Analysis on Activity Based and Volume Based Costing Systems

Analysis on Activity Based and Volume Based Costing Systems in $19 Only

You have just been hired as an accountant for the PCB (Printed Circuit Board) Department of LifeSung Corporation. LifeSung is a highly diversified organisation headquartered in Taiwan, with interests in healthcare, electronics, construction, insurance and shipbuilding. The PCB Department is part of the Electronics Division of LifeSung and produces circuit boards mainly for use in alarm systems. However, there are other circuit boards that are produced for other electronic devices, but these make up a small percentage of total sales.

Three of the circuit boards produced by the PCB Department make up the bulk of the department’s sales: The first, Advanced Circuitry, has been the mainstay of the department for several years. The market for this board is very competitive and price sensitive. The second, Boosted Circuitry, was a new board introduced two years ago. It is a medium range circuit board that had slightly more advanced features. This board has been used in alarm systems that could be partly modified by customers to suit their requirements. The third circuit board, Customised Circuitry, is a top-of-the-range circuit board that allowed full configuration of the alarm system by customers. This board incorporates the latest technology and the price matches the capabilities of the circuit board.

When you arrived at work for the first time, you learnt that the previous accountant had quit two weeks prior and had not left much information behind. Frank Chan, the manager of the PCB Department, provides you with an abbreviated income statement and states: “The previous accountant did not leave much information behind when she quit. This is as much as I have. The income statement was for last month, but I cannot understand anything from it. I need you to decipher it for me.” He then hands you the income statement. “I need you to work out for me how much each of these circuit boards is costing me. “

                 AC, BC and CC
Income Statement for February 20×4
Revenue $2,086,000
COGS $1,920,000
Gross Profit $166,000
Selling and Admin Expenses $70,000
Income before Tax $96,000
Income Tax (30%) $28,800
Net Income $67,200

With the income statement in hand, you proceed to gather more information. You work out the following:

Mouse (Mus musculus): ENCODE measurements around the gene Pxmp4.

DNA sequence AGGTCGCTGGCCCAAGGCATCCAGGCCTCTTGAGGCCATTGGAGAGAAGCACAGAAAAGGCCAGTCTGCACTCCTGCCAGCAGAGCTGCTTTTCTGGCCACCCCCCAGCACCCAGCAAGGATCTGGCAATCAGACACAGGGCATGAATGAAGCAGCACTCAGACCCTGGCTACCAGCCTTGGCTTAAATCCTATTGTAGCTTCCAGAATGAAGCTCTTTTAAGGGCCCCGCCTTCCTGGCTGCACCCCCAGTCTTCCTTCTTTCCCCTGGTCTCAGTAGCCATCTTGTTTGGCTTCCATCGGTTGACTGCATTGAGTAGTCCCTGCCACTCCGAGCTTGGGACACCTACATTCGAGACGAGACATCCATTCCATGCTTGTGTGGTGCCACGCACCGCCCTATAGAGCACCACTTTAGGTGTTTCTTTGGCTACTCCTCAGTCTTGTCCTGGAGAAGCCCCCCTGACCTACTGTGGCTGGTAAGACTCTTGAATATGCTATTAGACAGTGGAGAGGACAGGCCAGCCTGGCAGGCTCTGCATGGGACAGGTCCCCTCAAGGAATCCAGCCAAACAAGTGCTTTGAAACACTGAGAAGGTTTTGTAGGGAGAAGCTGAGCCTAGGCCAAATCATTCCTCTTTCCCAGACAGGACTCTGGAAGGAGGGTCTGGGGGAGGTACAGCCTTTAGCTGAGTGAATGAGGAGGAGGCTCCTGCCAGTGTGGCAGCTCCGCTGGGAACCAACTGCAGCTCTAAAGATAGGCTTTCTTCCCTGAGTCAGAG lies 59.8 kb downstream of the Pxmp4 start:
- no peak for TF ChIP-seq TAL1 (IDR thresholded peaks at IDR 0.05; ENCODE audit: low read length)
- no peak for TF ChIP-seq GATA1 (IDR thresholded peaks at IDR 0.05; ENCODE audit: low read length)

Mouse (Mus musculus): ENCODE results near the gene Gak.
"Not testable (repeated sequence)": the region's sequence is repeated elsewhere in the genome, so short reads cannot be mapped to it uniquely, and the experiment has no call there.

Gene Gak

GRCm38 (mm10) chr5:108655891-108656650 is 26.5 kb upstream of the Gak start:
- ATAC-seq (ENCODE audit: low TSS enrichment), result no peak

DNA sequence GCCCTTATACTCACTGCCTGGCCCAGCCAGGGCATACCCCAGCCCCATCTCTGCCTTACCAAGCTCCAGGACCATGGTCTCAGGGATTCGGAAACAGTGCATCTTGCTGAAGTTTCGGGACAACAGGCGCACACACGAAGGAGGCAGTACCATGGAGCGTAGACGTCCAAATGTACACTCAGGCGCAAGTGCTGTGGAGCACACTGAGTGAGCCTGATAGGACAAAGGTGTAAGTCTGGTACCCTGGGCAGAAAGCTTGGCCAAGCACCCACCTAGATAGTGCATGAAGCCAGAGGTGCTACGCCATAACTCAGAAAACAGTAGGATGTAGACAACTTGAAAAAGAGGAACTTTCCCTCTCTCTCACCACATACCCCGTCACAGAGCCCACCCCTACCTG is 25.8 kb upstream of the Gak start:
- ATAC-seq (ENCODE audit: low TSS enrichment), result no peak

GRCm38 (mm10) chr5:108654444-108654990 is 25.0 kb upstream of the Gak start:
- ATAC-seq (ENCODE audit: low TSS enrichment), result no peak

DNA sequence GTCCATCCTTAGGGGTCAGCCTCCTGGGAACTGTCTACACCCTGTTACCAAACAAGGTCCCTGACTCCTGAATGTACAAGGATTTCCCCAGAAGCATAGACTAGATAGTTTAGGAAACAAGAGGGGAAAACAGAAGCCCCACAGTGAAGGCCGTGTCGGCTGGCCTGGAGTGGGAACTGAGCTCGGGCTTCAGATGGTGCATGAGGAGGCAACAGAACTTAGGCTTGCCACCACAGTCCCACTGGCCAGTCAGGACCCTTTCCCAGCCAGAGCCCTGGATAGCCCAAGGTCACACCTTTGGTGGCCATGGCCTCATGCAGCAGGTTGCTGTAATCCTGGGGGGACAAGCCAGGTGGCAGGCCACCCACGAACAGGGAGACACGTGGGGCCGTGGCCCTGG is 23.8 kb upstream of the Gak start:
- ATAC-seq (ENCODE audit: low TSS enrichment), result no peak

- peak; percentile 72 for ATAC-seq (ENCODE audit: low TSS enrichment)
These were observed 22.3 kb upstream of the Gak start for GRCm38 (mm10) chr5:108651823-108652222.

a. The income statement only refers to the three main circuit boards (Advanced Circuitry, Boosted Circuitry and Customised Circuitry) and does not include all the other circuit boards that PCB produces and sells. You further establish that in February, 3,000 units of Advanced Circuitry, 1,000 units of Boosted Circuitry and 500 units of Customised Circuitry were produced and sold. The selling prices were $432, $450 and $620 respectively.

b. The requirements for the three circuit boards of material and time as listed:

Advanced Boosted Customised
Direct Materials (grams) 50 75 100
Direct Labour (hours) 2 1 0.5
Machine Time (hours) 1 2 4

The current volume-based costing system uses three types of overhead: Labour related overhead, machine related overhead and variable overhead. Labour related overhead is applied on the basis of direct labour hours. Machine related overhead is applied on the basis of machine time and variable overhead is applied on the basis of units produced. In February, the total labour related overhead applied was $435,000, machine related overhead applied was $560,000 and the variable overhead applied was $180,000.

c. The average cost of direct materials was $600 per kilogram and the wage rate was $80 per hour.

With the information in hand, you were about to begin computing the cost of each of the circuit boards when you received a call. It was Frank Chan. “Look,” he says. “I need you to tell me whether we are making money on these products. Head office normally demands a 20% mark-up on the cost of each product. Are we meeting those targets? Get me the information fast as I have a meeting with Head Office next week.” With that he hung up.